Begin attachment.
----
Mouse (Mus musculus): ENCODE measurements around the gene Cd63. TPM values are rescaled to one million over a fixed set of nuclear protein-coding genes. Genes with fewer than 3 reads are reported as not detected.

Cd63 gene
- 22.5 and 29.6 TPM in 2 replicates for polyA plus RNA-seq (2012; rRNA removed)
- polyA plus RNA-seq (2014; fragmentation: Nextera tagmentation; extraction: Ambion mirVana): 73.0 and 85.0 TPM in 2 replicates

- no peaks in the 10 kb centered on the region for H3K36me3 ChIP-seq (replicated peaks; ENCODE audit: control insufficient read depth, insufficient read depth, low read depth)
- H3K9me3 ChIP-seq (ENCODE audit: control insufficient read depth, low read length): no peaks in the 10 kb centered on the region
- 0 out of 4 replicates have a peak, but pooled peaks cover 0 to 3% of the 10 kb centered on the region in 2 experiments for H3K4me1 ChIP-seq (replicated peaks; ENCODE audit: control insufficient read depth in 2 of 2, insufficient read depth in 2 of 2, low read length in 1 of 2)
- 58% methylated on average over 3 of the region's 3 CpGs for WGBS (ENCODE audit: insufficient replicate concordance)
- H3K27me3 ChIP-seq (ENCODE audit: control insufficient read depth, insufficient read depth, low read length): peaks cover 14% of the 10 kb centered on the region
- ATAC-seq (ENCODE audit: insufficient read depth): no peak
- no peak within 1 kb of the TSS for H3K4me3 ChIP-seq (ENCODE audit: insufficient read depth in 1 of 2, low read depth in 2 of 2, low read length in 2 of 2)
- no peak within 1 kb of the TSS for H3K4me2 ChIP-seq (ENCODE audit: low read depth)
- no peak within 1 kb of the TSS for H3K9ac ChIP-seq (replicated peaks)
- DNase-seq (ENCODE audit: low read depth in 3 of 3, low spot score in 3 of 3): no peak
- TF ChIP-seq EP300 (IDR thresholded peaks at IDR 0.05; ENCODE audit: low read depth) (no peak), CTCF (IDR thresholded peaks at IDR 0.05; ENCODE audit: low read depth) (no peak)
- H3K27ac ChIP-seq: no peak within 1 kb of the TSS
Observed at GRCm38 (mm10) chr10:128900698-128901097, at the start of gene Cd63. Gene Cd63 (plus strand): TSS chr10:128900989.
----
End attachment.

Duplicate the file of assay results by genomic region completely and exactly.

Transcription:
Mouse (Mus musculus): ENCODE measurements around the gene Cd63. TPM values are rescaled to one million over a fixed set of nuclear protein-coding genes. Genes with fewer than 3 reads are reported as not detected.

Cd63 gene
- 22.5 and 29.6 TPM in 2 replicates for polyA plus RNA-seq (2012; rRNA removed)
- polyA plus RNA-seq (2014; fragmentation: Nextera tagmentation; extraction: Ambion mirVana): 73.0 and 85.0 TPM in 2 replicates

- no peaks in the 10 kb centered on the region for H3K36me3 ChIP-seq (replicated peaks; ENCODE audit: control insufficient read depth, insufficient read depth, low read depth)
- H3K9me3 ChIP-seq (ENCODE audit: control insufficient read depth, low read length): no peaks in the 10 kb centered on the region
- 0 out of 4 replicates have a peak, but pooled peaks cover 0 to 3% of the 10 kb centered on the region in 2 experiments for H3K4me1 ChIP-seq (replicated peaks; ENCODE audit: control insufficient read depth in 2 of 2, insufficient read depth in 2 of 2, low read length in 1 of 2)
- 58% methylated on average over 3 of the region's 3 CpGs for WGBS (ENCODE audit: insufficient replicate concordance)
- H3K27me3 ChIP-seq (ENCODE audit: control insufficient read depth, insufficient read depth, low read length): peaks cover 14% of the 10 kb centered on the region
- ATAC-seq (ENCODE audit: insufficient read depth): no peak
- no peak within 1 kb of the TSS for H3K4me3 ChIP-seq (ENCODE audit: insufficient read depth in 1 of 2, low read depth in 2 of 2, low read length in 2 of 2)
- no peak within 1 kb of the TSS for H3K4me2 ChIP-seq (ENCODE audit: low read depth)
- no peak within 1 kb of the TSS for H3K9ac ChIP-seq (replicated peaks)
- DNase-seq (ENCODE audit: low read depth in 3 of 3, low spot score in 3 of 3): no peak
- TF ChIP-seq EP300 (IDR thresholded peaks at IDR 0.05; ENCODE audit: low read depth) (no peak), CTCF (IDR thresholded peaks at IDR 0.05; ENCODE audit: low read depth) (no peak)
- H3K27ac ChIP-seq: no peak within 1 kb of the TSS
Observed at GRCm38 (mm10) chr10:128900698-128901097, at the start of gene Cd63. Gene Cd63 (plus strand): TSS chr10:128900989.